Mellow music puts hens in the mood for laying

Happy Egg Co. creates CD | Research shows that hens prefer to lay eggs in nests where classical music is playing

A study conducted by researchers at the University of Bristol found that hens seem to prefer classical music when laying eggs.

The study was commissioned on a whim, says a spokesperson for the Happy Egg Co., just to see if there were any positive benefits.

“We wanted to see if it would help them feel more comfortable or produce more eggs.”

Isabelle Pettersson from the University of Bristol said the impact music has on farm animals has been noted, but not specifically about hens and their musical tastes.

“We decided to investigate this further and find out whether music has a positive impact on hens, whether they have a preference for certain types of music, and also how it affects their laying habits.”

Classical, pop and rock were selected for the nest boxes, while the fourth had no music so researchers could see the hens’ behaviour and compare the reactions.

The music was played at varying periods during the day. Researchers visited the farm weekly over an eight-week period to collect data and ensure the investigation was running smoothly.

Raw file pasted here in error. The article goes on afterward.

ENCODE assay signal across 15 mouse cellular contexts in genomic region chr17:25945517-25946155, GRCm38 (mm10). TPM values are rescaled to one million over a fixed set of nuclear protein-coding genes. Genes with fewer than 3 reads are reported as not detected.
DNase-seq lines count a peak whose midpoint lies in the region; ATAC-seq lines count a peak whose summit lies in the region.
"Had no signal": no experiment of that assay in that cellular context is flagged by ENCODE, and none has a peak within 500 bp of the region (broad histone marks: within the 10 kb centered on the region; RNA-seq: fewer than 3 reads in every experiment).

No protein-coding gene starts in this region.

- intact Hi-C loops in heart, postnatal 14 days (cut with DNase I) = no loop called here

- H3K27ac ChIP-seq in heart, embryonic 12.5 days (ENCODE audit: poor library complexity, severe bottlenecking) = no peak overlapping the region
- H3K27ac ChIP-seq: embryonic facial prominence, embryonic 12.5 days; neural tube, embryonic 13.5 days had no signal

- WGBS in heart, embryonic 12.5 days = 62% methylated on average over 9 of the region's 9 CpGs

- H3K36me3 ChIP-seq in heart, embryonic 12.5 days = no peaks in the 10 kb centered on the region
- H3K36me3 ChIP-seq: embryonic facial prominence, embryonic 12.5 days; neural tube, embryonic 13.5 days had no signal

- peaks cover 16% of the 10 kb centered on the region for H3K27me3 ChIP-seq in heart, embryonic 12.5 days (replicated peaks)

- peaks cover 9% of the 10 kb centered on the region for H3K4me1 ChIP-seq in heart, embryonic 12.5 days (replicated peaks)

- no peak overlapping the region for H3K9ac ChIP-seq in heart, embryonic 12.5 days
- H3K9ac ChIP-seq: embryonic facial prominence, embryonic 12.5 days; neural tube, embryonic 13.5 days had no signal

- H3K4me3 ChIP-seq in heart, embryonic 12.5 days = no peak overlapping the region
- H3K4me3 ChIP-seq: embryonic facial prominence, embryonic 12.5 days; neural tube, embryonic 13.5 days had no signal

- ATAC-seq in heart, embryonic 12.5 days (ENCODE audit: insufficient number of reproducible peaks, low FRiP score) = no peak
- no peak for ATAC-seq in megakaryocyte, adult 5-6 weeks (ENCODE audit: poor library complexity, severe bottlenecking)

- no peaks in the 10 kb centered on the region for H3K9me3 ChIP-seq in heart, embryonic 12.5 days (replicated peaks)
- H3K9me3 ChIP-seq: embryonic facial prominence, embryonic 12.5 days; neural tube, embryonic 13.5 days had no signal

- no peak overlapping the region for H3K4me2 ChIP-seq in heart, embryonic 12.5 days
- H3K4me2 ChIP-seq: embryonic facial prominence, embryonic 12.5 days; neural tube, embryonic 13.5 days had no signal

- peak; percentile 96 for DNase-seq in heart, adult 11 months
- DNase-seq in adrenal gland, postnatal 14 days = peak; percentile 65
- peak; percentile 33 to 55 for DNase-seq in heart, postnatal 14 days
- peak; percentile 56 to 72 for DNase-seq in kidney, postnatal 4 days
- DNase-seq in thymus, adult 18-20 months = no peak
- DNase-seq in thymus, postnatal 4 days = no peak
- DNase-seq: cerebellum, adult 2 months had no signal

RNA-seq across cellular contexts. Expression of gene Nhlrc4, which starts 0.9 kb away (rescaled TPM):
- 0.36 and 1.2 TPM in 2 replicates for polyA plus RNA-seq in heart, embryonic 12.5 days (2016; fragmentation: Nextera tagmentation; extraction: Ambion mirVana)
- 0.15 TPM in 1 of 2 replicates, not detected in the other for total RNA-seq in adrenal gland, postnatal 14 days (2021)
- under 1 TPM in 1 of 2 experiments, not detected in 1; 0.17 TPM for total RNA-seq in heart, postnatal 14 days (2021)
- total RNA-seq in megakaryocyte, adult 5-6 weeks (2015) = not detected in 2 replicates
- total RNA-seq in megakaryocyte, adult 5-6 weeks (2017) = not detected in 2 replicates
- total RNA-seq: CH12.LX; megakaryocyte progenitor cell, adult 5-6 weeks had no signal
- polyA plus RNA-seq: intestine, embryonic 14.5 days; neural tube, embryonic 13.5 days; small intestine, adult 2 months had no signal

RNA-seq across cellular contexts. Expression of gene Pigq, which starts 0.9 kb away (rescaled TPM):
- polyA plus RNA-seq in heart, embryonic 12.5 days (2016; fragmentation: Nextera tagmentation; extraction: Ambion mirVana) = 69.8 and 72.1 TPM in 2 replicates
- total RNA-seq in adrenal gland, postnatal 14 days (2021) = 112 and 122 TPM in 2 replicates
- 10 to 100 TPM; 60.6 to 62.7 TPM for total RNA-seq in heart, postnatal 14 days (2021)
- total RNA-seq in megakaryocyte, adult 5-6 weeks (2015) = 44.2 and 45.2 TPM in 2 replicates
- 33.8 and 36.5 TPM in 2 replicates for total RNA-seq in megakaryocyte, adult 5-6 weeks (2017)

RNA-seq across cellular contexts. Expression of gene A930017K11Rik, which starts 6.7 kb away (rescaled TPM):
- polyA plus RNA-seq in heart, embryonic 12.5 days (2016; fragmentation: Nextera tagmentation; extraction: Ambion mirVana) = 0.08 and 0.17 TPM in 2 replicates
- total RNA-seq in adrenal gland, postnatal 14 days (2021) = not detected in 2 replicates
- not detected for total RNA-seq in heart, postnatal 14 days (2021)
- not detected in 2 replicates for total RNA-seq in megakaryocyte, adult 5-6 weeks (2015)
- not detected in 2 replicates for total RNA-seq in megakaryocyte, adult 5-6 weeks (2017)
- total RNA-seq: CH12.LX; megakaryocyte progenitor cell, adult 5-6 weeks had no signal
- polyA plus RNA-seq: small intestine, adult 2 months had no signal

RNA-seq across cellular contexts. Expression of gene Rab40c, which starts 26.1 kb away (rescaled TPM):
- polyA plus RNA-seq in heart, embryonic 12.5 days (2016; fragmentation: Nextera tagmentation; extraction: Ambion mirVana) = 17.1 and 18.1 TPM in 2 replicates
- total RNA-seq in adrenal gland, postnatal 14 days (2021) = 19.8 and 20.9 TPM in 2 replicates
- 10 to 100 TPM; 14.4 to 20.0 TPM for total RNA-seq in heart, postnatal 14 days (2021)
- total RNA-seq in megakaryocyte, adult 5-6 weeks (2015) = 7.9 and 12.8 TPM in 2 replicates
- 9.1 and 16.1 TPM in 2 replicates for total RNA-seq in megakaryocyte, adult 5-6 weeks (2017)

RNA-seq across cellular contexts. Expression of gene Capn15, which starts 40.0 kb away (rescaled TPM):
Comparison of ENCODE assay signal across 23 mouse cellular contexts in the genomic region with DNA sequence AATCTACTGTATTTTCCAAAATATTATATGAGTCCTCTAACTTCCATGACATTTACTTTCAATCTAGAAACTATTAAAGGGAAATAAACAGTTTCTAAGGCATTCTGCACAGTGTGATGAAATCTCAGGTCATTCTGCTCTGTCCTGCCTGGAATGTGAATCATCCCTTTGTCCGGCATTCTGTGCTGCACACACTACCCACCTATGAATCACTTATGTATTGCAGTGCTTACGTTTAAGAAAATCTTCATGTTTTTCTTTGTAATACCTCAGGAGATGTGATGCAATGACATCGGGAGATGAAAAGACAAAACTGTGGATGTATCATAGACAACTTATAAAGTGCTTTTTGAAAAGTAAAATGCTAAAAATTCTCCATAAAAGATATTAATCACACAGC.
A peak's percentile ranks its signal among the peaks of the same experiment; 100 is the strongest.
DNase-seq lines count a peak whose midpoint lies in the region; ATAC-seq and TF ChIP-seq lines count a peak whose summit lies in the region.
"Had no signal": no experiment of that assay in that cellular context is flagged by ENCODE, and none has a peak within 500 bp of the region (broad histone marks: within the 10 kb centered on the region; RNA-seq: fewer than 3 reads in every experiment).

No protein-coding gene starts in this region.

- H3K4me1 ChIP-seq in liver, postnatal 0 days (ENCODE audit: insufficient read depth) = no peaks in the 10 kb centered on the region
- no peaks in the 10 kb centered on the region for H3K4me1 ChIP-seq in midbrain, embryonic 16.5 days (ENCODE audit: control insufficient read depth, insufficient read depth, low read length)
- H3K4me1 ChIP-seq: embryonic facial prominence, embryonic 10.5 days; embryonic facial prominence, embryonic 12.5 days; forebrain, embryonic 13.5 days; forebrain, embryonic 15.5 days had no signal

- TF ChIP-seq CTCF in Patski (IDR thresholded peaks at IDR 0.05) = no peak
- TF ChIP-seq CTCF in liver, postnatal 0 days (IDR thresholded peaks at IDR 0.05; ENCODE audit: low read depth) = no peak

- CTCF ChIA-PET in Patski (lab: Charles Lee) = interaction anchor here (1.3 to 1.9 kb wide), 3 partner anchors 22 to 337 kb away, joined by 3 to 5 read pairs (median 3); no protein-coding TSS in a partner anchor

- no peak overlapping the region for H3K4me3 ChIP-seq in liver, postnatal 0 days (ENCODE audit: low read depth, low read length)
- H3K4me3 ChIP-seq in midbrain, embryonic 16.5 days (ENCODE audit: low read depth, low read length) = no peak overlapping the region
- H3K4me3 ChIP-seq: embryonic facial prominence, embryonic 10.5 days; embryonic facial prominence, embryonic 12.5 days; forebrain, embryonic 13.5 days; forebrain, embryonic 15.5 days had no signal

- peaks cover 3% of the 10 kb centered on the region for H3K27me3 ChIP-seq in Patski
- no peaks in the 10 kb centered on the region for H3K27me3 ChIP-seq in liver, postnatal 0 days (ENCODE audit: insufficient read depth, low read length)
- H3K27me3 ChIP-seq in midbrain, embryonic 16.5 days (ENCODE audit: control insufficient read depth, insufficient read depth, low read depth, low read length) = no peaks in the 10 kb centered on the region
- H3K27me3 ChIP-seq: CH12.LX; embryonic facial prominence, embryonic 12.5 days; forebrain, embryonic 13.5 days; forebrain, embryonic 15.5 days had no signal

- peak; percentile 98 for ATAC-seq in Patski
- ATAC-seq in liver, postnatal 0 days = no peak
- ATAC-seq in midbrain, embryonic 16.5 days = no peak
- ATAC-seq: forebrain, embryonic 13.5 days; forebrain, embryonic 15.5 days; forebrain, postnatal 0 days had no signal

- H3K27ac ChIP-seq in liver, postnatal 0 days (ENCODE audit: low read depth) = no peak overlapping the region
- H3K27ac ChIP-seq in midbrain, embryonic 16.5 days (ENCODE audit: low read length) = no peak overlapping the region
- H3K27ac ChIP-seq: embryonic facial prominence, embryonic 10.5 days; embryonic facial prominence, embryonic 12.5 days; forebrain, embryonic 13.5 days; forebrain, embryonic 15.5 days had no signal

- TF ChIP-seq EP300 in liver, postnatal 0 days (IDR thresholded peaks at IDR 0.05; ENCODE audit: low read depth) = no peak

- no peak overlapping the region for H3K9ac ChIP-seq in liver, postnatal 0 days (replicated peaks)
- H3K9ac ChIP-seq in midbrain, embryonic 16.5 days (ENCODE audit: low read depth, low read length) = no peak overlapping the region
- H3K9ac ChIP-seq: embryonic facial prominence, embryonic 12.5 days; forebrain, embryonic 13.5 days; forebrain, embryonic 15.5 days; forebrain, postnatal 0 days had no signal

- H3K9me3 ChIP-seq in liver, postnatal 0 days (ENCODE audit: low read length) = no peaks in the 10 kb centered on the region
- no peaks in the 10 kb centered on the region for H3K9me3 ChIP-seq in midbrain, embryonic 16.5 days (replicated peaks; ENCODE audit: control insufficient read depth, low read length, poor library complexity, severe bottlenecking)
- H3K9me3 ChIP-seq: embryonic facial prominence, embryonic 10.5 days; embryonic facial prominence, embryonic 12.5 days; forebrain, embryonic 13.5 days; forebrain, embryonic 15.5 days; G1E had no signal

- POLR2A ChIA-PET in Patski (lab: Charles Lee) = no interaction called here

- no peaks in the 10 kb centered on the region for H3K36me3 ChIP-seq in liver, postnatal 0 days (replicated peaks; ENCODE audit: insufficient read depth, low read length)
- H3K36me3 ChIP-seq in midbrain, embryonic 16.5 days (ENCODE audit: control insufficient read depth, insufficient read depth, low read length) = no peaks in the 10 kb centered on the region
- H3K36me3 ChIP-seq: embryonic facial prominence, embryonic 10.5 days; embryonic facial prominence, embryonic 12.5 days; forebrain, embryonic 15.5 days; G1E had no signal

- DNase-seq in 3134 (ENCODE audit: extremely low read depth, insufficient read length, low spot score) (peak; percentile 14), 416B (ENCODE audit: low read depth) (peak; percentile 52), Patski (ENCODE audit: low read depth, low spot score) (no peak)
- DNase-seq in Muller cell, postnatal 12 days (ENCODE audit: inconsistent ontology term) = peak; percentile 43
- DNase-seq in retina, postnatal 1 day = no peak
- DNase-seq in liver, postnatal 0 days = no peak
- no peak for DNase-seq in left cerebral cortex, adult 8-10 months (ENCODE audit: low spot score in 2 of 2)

The hens did not lay more eggs overall, but they made more frequent visits to nest boxes where classical music was playing . Results revealed six percent more eggs laid in those boxes compared to the nest boxes playing songs by One Direction.

“Hens are sensitive to noise,” said the spokesperson. “I don’t want to bash the artists, I like some of them, but classical music is just more soothing. It’s not as disruptive or loud.”

Added Pettersson: “We are keen to research in more detail about whether this finding continues to be seen over time and what exactly the hens were doing in these prolonged visits in the nest boxes playing music.”

The results prompted Happy Egg Co. to make a CD just for hens. Top of the Flocks was composed by British composer Jack Ketch and has three tracks. The CD is available on SoundCloud to download, but it will mainly be used by Happy Egg Co.

“We don’t think there are many egg producers that are doing this or are interested in using it, but we’ve put it out there for anyone who is interested in hearing it.”

Pettersson said the study wasn’t beneficial only for Happy Egg Co. or the hens.

“The study has given us a good opportunity to study deeper around the behavioural patterns of hens in the presence of music. We are interested to distinguish what it is about classical music hens like and whether this result is similar across a variety of flocks.”

To download the album, visit //bit.ly/1CPuh72

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